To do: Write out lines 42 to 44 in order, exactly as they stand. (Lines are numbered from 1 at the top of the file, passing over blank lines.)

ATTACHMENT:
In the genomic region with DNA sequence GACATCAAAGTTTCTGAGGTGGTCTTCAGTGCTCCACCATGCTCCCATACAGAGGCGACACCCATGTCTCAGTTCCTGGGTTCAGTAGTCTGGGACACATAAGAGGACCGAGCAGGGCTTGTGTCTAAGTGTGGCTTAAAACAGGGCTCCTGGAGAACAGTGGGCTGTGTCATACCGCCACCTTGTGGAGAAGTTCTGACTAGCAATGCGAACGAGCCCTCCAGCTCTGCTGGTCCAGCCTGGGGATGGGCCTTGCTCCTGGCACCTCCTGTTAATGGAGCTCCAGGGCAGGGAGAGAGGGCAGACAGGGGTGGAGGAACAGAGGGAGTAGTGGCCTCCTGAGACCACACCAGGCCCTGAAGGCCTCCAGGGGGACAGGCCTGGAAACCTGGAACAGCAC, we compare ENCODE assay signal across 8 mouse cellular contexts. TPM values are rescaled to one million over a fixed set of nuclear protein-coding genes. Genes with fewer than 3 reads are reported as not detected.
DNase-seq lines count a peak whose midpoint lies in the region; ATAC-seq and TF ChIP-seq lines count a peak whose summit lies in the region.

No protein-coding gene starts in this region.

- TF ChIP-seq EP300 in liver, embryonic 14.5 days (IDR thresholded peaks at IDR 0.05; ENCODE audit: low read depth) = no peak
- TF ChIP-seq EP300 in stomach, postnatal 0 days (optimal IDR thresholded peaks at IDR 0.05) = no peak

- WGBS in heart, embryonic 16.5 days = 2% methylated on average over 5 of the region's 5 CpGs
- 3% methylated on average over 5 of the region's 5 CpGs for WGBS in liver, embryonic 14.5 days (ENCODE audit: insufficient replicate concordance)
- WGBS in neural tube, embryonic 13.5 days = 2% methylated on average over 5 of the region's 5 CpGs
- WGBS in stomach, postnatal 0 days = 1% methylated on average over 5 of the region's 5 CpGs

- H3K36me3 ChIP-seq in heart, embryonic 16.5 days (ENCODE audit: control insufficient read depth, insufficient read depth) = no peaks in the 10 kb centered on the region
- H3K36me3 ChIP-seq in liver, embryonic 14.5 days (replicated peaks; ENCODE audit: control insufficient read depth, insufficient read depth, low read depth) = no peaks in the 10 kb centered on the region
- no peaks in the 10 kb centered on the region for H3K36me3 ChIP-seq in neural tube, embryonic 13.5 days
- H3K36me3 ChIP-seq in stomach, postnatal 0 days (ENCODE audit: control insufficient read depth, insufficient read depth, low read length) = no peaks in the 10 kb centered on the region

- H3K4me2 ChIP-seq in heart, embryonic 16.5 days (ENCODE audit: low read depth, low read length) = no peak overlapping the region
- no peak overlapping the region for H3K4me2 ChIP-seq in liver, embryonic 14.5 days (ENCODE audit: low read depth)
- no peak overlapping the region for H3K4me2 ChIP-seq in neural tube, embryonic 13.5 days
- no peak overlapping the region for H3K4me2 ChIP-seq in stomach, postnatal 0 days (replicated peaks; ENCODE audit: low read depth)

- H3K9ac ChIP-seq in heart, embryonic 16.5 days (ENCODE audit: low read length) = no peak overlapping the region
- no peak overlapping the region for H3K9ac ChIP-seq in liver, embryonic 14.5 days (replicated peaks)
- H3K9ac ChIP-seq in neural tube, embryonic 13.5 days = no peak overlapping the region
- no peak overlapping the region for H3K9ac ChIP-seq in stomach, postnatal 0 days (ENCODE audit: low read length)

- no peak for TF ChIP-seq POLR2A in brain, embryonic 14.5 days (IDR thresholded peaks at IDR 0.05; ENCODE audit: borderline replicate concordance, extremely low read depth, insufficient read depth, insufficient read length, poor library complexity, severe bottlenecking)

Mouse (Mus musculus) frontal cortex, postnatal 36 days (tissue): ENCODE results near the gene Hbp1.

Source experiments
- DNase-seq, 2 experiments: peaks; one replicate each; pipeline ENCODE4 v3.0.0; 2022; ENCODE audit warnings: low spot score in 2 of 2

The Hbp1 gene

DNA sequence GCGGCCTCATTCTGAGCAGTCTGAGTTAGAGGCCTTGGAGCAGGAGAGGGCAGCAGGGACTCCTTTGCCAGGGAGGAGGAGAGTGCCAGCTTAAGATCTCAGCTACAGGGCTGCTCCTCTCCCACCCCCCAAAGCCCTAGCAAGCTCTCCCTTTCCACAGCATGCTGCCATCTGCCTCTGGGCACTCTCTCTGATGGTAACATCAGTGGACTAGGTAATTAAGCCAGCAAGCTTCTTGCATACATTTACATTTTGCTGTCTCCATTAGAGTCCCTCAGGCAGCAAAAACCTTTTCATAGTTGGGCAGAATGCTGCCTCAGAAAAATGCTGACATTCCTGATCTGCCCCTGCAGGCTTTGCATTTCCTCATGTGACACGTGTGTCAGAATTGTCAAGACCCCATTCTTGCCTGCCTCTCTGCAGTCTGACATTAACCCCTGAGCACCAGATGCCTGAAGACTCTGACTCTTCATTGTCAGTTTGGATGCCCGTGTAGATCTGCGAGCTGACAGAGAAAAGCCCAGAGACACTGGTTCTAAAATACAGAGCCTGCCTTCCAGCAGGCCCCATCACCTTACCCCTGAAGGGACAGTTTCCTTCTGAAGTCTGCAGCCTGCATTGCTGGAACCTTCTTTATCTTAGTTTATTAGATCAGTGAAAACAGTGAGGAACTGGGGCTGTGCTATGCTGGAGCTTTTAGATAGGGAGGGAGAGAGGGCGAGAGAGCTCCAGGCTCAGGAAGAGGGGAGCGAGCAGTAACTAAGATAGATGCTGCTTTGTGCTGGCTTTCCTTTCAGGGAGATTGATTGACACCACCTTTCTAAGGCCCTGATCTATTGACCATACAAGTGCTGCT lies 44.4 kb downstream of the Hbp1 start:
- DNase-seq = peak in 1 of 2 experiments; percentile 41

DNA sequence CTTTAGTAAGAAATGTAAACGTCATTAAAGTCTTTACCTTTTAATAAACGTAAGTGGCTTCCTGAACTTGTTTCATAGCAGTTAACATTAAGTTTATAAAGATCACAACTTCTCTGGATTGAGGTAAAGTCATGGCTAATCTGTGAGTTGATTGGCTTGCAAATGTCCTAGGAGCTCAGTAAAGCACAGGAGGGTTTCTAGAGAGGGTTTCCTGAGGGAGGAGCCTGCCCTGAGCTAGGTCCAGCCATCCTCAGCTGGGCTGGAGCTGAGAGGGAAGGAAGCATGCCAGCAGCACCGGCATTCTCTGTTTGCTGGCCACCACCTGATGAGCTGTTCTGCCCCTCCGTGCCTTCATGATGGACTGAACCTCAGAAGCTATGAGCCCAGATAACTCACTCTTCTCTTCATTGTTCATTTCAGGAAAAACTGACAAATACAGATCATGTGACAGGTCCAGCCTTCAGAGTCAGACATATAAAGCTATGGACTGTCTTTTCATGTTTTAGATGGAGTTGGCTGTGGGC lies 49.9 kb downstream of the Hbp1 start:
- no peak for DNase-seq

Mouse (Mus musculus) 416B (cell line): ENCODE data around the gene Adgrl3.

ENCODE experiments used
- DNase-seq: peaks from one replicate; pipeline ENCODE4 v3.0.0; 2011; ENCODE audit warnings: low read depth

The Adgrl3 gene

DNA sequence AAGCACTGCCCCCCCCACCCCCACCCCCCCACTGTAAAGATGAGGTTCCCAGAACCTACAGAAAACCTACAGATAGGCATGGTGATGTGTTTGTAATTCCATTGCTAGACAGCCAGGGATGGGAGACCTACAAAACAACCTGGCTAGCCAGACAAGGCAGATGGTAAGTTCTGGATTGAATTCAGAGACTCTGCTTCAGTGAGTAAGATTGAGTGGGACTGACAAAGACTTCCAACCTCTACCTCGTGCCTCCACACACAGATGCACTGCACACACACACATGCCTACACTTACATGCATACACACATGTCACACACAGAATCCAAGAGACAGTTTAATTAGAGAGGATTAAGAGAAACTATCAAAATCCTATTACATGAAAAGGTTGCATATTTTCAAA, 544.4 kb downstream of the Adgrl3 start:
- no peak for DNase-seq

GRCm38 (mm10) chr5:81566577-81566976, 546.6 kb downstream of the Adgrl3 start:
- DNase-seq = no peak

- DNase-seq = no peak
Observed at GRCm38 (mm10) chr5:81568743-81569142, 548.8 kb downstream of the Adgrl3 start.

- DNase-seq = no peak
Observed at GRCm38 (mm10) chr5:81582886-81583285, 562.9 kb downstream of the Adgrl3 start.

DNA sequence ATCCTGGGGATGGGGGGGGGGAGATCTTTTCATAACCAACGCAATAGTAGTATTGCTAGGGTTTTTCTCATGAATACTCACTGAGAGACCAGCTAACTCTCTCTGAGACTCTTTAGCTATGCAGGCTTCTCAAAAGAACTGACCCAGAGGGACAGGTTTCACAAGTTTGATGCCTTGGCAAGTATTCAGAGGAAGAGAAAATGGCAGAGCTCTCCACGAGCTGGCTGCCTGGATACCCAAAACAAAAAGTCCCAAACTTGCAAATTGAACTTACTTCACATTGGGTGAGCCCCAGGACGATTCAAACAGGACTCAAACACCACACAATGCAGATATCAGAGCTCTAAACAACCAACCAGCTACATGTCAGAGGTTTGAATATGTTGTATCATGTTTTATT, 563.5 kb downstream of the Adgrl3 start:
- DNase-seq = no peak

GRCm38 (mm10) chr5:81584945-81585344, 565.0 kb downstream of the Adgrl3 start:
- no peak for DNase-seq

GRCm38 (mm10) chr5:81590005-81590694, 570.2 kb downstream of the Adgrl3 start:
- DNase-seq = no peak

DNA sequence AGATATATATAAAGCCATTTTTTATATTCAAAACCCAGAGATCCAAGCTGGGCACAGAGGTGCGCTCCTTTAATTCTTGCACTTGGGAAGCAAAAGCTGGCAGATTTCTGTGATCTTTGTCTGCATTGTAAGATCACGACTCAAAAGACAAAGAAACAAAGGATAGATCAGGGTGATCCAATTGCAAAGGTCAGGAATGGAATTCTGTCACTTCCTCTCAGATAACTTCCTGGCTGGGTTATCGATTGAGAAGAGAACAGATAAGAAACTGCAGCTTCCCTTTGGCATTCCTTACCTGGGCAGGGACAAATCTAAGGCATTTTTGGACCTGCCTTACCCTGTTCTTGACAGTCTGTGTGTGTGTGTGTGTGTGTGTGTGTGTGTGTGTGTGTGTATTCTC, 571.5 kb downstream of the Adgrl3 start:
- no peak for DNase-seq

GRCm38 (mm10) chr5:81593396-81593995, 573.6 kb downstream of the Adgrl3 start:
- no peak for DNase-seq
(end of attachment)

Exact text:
Observed at GRCm38 (mm10) chr5:81582886-81583285, 562.9 kb downstream of the Adgrl3 start.

DNA sequence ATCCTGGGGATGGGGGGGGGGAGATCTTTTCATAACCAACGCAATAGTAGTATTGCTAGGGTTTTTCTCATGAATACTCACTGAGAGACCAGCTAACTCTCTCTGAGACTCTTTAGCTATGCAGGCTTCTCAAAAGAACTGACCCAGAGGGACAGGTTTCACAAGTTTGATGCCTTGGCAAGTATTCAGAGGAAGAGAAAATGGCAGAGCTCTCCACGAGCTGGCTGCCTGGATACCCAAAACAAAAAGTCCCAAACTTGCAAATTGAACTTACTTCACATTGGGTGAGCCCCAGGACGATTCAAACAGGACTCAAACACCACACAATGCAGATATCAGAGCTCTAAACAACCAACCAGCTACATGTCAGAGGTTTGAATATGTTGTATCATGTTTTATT, 563.5 kb downstream of the Adgrl3 start:
- DNase-seq = no peak